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How Elections Matter: Theory and Evidence from Environmental Policy

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  • List, John
  • Sturm, Daniel M

Abstract

In this Paper we explore to what extent secondary policy issues are influenced by electoral incentives. We develop a political agency model in which a politician decides on both a frontline policy issue, such as the level of public spending, and a secondary policy issue, such as environmental policy. The model shows under which conditions the incumbent finds it worthwhile to manipulate the secondary policy to attract additional votes to their platform. We test the predictions of the model using state-level panel data on Gubernatorial environmental policy choices over the years 1960-2000. In contrast to the popular view that choices on secondary policy instruments are largely determined by lobbying, we find strong effects of electoral incentives on environmental policy.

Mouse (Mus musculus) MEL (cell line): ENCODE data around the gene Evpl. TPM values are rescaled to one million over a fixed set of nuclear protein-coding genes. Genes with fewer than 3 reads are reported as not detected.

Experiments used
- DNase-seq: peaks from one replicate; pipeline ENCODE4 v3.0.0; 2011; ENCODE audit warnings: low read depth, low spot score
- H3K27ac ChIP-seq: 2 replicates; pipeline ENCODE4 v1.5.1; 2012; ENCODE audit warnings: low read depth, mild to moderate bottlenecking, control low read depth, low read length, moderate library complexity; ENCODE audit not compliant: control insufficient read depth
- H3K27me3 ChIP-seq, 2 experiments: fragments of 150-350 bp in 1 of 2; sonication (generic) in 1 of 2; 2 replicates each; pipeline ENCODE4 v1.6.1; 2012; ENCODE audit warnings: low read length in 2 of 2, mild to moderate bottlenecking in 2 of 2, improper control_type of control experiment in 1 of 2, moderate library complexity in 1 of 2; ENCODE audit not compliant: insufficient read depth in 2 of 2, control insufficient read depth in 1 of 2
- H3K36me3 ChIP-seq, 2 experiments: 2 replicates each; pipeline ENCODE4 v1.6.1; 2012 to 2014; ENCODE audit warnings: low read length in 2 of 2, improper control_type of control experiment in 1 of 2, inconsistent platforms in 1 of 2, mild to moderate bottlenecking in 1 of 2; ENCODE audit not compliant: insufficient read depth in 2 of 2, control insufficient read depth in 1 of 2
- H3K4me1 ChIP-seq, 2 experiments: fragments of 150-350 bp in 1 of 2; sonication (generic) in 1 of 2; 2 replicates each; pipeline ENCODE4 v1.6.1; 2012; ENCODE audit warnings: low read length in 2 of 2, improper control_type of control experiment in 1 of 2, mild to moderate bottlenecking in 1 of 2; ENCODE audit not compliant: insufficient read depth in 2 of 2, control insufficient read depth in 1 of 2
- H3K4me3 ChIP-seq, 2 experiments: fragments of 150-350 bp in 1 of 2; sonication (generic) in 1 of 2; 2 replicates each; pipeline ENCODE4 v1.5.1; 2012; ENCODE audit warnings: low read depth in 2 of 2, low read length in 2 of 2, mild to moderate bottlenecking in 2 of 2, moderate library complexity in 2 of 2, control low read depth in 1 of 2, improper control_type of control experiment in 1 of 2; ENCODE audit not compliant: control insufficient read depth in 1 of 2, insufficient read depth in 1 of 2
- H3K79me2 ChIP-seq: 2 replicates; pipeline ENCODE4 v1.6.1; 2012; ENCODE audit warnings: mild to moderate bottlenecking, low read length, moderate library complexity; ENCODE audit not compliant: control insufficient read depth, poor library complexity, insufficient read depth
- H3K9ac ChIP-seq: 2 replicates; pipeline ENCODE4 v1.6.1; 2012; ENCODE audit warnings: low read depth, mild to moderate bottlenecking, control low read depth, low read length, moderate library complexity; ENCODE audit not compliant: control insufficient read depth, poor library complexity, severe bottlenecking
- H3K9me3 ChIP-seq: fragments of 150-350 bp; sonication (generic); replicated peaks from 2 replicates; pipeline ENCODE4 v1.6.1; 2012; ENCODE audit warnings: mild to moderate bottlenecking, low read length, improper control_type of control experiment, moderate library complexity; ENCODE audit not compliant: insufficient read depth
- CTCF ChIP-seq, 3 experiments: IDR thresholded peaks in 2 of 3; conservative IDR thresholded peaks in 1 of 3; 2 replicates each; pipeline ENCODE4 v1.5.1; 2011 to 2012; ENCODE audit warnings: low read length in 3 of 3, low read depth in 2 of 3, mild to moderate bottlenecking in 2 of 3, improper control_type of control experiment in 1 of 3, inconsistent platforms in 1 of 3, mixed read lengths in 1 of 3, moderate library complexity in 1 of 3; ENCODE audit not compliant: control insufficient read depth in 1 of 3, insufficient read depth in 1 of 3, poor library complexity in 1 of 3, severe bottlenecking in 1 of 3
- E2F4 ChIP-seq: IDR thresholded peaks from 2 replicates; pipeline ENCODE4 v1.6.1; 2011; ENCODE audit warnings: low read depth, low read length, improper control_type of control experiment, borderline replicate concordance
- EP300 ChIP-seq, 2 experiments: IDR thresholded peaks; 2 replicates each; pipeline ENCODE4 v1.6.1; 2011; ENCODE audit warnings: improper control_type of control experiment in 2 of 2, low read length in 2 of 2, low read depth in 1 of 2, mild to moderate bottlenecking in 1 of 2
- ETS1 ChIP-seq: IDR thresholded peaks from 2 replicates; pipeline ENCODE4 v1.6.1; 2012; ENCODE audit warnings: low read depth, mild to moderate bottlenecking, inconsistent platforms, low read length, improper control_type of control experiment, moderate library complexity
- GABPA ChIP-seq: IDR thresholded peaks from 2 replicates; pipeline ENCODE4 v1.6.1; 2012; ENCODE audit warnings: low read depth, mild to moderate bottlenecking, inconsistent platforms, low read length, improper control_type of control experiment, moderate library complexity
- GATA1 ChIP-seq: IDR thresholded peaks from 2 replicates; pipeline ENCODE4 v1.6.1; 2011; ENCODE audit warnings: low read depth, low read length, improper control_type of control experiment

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Bibliographic Info

Paper provided by C.E.P.R. Discussion Papers in its series CEPR Discussion Papers with number 4489.

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Date of creation: Jul 2004
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Handle: RePEc:cpr:ceprdp:4489

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Keywords: elections; environmental policy; lobbying; term limits;

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  15. Nicolas Marceau & Michael Smart, 2003. "Corporate Lobbying and Commitment Failure in Capital Taxation," American Economic Review, American Economic Association, vol. 93(1), pages 241-251, March.
  16. Sajal Lahiri & Pascalis Raimondos-Møller, 1999. "Lobbying by Ethnic Groups and Aid Allocation," EPRU Working Paper Series 99-05, Economic Policy Research Unit (EPRU), University of Copenhagen. Department of Economics, revised Oct 2003.
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  18. Grossman, Gene M & Helpman, Elhanan, 1996. "Electoral Competition and Special Interest Politics," Review of Economic Studies, Wiley Blackwell, vol. 63(2), pages 265-86, April.
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